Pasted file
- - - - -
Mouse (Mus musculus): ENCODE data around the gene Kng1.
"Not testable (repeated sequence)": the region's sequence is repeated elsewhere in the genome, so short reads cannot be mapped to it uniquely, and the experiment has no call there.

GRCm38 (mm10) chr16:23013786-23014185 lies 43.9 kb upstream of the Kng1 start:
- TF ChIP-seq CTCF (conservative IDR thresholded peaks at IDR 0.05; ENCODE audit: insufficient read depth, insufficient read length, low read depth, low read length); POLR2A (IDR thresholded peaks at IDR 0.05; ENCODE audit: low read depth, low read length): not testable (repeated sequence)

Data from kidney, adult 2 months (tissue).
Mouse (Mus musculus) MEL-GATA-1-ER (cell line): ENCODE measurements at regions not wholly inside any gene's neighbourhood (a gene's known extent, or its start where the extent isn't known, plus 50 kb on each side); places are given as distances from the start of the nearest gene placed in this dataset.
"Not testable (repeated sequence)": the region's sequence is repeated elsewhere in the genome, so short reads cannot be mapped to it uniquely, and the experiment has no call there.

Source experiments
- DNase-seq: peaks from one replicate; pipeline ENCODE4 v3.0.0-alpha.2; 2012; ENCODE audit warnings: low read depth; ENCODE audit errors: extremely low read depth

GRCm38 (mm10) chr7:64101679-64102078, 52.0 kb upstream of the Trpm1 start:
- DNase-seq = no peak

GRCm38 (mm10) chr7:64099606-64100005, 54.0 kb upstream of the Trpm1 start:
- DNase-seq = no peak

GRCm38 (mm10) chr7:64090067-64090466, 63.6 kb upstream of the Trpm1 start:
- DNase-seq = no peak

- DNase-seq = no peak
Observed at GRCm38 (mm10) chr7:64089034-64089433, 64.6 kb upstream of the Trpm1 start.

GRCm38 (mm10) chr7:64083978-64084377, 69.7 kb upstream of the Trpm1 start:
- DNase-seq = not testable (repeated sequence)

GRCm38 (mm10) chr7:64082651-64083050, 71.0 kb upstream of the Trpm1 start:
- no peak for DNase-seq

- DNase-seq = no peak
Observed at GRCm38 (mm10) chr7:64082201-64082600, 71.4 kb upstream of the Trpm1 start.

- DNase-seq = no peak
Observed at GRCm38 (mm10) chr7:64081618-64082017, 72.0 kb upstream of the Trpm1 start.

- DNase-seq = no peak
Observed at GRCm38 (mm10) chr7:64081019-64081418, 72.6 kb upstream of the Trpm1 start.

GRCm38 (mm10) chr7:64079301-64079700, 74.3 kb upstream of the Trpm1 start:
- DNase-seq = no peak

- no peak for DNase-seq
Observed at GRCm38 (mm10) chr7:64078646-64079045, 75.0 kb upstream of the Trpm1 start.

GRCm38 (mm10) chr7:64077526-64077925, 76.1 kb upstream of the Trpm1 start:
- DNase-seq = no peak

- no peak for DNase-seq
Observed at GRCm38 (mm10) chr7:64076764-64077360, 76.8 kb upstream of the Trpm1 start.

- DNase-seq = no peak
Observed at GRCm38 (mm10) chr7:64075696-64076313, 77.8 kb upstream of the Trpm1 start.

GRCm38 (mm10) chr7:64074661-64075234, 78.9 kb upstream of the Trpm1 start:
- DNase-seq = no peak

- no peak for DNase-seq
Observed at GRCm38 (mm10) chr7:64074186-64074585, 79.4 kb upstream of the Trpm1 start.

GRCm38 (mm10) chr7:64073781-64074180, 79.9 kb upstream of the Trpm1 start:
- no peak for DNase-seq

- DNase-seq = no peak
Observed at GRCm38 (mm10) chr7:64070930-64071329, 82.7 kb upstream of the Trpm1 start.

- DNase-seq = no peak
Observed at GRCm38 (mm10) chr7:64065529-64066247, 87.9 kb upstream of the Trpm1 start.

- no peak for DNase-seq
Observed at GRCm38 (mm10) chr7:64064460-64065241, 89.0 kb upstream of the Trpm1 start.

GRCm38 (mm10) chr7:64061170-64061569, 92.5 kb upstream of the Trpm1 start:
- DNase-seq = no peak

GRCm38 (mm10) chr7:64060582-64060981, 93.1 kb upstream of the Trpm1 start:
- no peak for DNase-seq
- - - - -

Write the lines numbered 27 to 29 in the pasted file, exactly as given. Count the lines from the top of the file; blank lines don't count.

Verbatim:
Observed at GRCm38 (mm10) chr7:64081019-64081418, 72.6 kb upstream of the Trpm1 start.

GRCm38 (mm10) chr7:64079301-64079700, 74.3 kb upstream of the Trpm1 start:
- DNase-seq = no peak